Apron safety focus for ground handling: Chris Kjelgaard explains how international agencies are working to improve airport apron safety by focusing on ground handling companies and training.
Requested by the ICAO Air Navigation Commission to focus on how improvements in ground handling procedures can further apron-safety performance, ICAO's Aerodrome Design and Operations Panel set up the Ground Handling Task Force (GHTF) which is looking at related safety issues.
Within ICAO's GHTF, Airports Council International World is working with IATA to ensure there is a sufficient body of best practice guidance for airport ground-handling procedures in the second edition of PANS - Aerodromes and to produce a new ground handling guidance manual.
The fact that, as yet, airport ground handling services and companies don't have any standards and recommended practices to follow in Annex 14--Aerodromes and Annex 19--Safety Management to the Chicago Convention on International Civil Aviation "is the big issue", said David Gamper, ACI World's Director of Safety and Technical, adding: "We're working closely with ICAO on that."
Safety management systems
Today, the standard formalised Annex 19--published in 2013--requires national civil aviation authorities to have a State Safety Programme in place and for these authorities also to require service providers, such as airports, airlines and air navigation companies, to have safety management systems (SMSs).
However, this requirement does not yet extend to ground handling services. This results in employees of some airports' ground handling service providers "maybe not being trained properly" in aviation safety best practices according to Mr Gamper.
"ICAO is reflecting on that for ground handlers," he said, though establishing a requirement for such services "is more difficult because there are many ground handlers". Nevertheless, ICAO probably will promulgate a requirement eventually for every ground-handling contractor to have a formal SMS and to ensure its employees are trained to perform their duties in accordance with it.
Having an SMS in place is important for ground handling contractors as well as for airports and airlines because it provides an upward spiral in apron safety, according to Mr Gamper. Each SMS should include a mechanism for the ground handling contractor to develop a database of apron safety occurrences which can be analysed to produce concrete findings on best practices.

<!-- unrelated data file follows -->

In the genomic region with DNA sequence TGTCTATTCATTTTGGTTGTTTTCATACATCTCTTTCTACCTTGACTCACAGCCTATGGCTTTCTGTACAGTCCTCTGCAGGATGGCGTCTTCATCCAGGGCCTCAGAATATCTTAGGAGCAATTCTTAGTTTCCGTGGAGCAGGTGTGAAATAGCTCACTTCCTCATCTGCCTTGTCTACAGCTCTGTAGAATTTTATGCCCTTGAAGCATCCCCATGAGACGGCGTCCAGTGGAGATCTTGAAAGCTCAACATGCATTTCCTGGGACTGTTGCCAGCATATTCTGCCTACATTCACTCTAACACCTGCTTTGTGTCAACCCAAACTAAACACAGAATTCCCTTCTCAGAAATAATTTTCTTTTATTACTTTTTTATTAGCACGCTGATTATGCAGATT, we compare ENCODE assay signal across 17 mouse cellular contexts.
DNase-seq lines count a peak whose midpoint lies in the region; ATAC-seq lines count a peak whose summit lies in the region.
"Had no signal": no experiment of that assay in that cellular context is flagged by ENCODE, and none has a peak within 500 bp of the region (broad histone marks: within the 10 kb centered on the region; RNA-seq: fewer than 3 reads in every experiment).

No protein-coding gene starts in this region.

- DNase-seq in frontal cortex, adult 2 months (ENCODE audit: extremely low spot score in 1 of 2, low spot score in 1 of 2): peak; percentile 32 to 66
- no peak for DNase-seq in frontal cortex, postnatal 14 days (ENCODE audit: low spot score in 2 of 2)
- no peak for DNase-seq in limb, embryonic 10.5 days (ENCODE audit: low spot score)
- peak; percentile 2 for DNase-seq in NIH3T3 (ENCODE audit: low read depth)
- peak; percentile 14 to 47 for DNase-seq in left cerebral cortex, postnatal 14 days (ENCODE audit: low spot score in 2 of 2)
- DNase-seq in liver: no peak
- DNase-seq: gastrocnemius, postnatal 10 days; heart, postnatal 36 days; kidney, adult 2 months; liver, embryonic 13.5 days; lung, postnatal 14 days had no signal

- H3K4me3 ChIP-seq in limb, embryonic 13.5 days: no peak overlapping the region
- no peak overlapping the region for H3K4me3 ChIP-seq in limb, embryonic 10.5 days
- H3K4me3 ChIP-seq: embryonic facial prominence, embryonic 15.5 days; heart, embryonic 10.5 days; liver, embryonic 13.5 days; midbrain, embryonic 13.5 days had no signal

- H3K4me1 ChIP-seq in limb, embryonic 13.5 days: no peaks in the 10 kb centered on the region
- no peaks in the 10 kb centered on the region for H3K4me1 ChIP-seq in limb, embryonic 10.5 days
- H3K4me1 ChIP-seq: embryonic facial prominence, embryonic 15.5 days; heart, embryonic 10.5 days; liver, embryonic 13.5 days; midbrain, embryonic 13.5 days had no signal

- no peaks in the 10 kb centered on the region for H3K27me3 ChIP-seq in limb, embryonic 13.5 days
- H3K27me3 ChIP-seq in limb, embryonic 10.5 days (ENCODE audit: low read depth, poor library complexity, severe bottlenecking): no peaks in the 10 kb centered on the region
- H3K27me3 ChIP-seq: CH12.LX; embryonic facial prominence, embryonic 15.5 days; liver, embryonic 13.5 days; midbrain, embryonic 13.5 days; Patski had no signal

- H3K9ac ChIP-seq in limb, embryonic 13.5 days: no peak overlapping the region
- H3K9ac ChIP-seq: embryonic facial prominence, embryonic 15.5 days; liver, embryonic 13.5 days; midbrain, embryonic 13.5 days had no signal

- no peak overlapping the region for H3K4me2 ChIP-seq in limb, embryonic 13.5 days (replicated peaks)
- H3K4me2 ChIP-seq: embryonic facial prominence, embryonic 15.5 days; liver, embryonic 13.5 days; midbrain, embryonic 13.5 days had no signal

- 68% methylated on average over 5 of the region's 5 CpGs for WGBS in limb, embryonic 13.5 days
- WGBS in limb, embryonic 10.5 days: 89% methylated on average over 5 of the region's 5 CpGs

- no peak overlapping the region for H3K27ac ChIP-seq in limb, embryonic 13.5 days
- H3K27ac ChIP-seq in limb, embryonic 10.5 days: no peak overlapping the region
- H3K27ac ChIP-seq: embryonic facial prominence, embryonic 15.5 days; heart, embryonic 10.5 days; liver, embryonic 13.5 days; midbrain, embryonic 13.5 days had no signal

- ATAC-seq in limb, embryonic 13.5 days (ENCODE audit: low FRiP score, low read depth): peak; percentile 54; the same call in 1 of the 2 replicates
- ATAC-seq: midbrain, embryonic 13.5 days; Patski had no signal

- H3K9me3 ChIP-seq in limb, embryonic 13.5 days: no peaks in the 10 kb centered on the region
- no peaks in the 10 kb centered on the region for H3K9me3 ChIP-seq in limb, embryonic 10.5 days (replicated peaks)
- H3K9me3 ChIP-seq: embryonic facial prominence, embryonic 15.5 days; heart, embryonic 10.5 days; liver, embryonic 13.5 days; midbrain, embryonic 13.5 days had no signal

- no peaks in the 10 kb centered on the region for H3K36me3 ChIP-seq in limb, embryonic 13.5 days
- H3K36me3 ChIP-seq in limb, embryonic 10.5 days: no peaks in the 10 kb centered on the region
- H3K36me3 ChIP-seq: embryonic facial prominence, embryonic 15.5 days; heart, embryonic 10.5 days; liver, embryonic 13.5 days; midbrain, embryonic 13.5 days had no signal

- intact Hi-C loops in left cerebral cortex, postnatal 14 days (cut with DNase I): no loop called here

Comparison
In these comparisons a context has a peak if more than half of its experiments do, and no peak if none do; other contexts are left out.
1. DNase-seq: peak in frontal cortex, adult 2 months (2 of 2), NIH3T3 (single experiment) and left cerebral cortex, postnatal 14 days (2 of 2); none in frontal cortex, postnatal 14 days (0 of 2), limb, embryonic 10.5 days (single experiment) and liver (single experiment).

Each SMS should also establish formal safety-performance indicators, as well as providing mechanisms to create trust between organisations operating at the airport, and detailing mechanisms to encourage reporting of safety-related occurrences. Such reporting mechanisms require that the groundhandling service encourage what ACI calls "a just culture" for safety reporting so its employees are not penalised for reporting occurrences, unless an occurrence results from an employee's wilfully negligent or criminal act.
Such reporting systems can be confidential, but they needn't necessarily be as long as they provide a sufficiently just culture. "The judicial process should be second to improving aviation safety," Mr Gamper remarked.
Training and licensing
While each ground-handling company probably will conduct most of its employee training in apron safety procedures by itself: "the airport operator should have some kind of oversight as to what ground-handling [procedures the contractor] is training, and look at its SMS, including training," Mr Gamper noted.
Airport operators necessarily become directly involved in some areas of ground handling training and licensing. One area is drug- and alcohol-abuse training for, and monitoring of, groundhandling contractors' employees. Another is to perform all testing and licensing of drivers and vehicles involved in ground-handling services, to ensure they meet required standards of knowledge, proficiency and performance to satisfy apron-safety needs.